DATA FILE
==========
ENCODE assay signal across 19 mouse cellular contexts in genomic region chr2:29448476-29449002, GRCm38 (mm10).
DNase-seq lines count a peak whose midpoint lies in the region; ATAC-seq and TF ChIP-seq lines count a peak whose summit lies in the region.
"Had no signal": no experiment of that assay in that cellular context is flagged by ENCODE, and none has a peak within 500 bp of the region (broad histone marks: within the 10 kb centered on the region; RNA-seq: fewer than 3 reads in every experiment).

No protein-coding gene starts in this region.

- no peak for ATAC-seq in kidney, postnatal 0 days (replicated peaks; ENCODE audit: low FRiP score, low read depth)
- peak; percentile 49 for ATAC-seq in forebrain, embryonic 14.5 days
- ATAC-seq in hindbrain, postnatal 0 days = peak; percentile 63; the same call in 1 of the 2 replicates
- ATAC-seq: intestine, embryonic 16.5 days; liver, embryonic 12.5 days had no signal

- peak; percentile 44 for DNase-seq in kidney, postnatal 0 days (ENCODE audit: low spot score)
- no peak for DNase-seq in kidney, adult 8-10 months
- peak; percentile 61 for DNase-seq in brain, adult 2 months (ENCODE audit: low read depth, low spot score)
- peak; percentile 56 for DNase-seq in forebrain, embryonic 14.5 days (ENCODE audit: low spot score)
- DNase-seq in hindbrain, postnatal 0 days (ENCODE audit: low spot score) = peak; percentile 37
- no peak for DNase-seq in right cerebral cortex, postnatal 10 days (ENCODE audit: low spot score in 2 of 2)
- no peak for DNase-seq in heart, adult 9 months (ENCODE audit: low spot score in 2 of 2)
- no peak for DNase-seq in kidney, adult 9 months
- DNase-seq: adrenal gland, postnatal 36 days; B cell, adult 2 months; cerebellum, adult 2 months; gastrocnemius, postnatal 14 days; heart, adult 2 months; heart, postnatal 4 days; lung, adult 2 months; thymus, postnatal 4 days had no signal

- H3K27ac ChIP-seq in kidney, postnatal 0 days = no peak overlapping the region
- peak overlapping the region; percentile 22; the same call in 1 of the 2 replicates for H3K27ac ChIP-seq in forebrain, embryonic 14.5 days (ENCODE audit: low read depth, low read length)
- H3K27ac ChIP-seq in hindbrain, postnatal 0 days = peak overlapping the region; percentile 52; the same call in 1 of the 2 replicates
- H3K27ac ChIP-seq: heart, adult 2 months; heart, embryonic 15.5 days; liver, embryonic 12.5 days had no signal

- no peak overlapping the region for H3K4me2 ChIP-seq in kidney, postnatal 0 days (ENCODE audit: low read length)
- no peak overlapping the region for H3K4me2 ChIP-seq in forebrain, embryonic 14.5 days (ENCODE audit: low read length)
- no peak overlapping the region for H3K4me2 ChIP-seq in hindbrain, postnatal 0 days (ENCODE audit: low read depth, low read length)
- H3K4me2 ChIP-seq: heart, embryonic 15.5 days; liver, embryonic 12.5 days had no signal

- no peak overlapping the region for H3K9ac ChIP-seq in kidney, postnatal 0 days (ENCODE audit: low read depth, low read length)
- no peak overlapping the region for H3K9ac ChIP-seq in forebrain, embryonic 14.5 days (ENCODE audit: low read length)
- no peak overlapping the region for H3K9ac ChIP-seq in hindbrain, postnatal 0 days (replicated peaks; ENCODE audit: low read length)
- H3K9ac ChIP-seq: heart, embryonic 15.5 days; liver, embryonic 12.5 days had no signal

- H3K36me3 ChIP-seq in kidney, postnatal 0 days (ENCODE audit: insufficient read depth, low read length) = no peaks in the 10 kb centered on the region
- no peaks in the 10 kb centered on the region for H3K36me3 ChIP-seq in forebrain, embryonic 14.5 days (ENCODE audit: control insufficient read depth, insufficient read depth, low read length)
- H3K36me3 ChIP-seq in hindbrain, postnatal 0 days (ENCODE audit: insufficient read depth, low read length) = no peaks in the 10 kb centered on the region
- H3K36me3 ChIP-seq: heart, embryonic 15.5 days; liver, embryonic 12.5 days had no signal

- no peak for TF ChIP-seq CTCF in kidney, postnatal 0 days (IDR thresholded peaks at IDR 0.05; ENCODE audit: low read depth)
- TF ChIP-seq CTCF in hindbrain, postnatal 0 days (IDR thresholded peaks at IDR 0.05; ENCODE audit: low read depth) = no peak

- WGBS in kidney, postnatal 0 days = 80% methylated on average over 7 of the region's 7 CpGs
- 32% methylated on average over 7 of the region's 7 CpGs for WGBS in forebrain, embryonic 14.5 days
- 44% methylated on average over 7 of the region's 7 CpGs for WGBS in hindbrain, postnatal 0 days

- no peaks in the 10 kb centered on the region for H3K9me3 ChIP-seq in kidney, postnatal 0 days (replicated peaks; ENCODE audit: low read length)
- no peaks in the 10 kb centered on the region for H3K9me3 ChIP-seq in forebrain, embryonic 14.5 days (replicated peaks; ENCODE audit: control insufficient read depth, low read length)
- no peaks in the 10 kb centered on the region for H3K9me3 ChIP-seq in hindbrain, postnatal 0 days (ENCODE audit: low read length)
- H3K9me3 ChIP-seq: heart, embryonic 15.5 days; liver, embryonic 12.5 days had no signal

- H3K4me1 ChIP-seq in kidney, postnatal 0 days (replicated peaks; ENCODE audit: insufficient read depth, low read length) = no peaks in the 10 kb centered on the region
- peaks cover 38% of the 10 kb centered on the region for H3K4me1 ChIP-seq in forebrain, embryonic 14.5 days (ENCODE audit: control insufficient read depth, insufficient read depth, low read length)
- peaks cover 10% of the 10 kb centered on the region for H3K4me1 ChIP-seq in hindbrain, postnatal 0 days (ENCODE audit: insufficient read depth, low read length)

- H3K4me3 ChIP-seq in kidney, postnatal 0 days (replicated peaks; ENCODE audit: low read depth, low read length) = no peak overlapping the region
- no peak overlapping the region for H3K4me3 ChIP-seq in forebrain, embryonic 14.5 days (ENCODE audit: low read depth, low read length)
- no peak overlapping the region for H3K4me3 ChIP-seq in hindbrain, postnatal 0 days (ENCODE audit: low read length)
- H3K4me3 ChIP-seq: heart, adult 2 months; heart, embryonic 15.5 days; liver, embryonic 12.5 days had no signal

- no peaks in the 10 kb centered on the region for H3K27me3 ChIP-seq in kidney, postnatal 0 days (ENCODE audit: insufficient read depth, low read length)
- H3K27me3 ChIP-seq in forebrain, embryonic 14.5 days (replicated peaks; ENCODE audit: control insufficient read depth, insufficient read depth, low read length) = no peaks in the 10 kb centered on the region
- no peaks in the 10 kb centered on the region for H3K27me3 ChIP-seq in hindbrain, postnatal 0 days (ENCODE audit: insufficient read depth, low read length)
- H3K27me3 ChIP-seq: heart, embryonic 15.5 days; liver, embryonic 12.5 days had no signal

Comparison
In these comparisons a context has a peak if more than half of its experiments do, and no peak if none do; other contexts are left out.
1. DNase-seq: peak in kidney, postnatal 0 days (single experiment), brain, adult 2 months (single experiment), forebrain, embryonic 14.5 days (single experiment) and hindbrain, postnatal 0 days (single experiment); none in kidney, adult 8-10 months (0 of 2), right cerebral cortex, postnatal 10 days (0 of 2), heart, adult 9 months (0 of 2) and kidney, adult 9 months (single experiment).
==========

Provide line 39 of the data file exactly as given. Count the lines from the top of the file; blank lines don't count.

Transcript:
- no peaks in the 10 kb centered on the region for H3K9me3 ChIP-seq in kidney, postnatal 0 days (replicated peaks; ENCODE audit: low read length)